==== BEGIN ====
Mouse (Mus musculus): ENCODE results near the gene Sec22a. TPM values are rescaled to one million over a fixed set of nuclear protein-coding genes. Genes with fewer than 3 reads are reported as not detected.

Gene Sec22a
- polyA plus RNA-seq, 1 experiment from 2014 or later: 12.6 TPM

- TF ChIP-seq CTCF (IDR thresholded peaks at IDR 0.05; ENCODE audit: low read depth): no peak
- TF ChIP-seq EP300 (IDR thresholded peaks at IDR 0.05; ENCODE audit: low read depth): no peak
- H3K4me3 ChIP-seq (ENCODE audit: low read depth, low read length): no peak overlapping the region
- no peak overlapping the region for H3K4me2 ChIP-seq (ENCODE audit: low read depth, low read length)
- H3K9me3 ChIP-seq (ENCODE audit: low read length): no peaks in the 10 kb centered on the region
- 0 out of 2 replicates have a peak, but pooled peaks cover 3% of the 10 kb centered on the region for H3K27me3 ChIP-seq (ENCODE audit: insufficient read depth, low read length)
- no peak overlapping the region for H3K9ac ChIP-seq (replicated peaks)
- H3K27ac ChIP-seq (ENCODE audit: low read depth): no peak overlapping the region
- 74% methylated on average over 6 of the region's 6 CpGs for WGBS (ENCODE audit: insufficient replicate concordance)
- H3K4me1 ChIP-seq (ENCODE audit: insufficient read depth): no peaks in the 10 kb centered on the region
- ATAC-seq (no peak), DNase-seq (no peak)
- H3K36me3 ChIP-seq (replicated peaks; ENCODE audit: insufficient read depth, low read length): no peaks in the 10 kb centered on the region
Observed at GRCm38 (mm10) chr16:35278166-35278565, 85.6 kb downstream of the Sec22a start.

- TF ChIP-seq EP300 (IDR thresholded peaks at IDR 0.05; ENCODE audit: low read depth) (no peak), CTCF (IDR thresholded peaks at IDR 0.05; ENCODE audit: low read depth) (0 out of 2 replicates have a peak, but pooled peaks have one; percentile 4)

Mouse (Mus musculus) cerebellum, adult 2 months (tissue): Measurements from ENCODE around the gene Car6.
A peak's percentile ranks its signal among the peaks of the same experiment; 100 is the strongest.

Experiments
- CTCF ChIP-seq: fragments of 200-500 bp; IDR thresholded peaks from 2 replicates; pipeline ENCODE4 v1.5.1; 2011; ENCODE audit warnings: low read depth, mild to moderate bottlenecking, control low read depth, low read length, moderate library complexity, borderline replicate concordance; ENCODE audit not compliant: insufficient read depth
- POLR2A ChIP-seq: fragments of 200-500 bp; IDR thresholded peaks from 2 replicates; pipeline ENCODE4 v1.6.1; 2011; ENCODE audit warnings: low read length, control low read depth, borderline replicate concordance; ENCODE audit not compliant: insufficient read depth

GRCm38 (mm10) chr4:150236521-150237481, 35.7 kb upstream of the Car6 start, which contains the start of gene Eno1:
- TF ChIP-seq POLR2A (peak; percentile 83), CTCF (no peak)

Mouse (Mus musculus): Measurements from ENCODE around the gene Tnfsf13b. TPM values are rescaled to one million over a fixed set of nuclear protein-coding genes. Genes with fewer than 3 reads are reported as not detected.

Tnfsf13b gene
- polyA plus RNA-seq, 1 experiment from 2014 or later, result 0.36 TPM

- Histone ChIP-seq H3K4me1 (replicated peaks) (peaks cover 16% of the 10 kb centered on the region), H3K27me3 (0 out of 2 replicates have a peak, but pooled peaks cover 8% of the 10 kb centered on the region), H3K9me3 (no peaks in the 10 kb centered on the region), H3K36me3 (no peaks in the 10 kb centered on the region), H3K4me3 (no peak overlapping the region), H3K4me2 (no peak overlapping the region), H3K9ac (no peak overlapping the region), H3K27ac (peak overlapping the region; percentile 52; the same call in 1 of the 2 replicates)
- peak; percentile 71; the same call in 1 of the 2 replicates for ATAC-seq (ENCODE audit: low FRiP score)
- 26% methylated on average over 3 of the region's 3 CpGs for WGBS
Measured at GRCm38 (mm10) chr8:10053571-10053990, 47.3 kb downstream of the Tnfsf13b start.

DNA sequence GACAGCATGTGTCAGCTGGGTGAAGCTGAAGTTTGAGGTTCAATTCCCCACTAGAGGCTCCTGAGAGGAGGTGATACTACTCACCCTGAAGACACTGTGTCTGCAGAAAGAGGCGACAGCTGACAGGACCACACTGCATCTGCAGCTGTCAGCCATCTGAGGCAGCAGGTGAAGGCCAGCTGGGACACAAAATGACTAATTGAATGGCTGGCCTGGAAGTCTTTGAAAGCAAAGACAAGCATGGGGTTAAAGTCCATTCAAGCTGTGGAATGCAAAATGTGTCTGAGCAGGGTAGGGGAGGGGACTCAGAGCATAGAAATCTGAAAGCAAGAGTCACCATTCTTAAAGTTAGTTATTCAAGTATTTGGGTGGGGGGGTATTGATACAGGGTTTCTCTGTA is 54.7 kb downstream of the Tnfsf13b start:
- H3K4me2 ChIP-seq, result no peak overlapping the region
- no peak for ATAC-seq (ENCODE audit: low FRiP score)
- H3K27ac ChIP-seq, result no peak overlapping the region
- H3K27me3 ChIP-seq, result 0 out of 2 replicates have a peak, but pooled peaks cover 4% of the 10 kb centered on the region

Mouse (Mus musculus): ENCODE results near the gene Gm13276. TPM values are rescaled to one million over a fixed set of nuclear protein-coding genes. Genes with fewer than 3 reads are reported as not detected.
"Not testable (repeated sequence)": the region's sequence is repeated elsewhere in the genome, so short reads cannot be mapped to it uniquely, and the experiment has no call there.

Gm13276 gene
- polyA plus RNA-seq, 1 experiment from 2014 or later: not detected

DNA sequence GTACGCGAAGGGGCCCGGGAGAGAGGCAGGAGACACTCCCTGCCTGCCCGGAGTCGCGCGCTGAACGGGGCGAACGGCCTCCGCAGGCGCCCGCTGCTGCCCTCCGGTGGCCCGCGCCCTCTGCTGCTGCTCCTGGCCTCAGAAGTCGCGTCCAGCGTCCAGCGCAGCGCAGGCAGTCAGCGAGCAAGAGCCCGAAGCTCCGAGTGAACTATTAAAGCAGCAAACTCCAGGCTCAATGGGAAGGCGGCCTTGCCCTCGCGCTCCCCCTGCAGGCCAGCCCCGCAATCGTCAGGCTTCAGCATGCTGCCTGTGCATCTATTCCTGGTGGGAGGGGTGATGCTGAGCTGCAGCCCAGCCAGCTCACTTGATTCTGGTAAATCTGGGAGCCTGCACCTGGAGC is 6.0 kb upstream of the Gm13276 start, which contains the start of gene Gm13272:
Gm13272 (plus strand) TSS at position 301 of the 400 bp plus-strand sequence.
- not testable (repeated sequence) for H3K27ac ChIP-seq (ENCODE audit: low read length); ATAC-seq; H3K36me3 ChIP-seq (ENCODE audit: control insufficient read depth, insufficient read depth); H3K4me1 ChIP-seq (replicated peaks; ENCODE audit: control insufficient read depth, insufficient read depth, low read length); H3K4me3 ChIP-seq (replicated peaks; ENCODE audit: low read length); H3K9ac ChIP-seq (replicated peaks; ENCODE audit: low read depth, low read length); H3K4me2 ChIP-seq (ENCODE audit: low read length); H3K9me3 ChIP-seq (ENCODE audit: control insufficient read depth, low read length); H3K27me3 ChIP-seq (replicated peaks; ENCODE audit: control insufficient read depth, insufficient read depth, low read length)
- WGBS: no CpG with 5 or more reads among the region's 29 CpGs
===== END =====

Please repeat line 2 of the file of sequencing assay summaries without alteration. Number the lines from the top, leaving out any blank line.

Gene Sec22a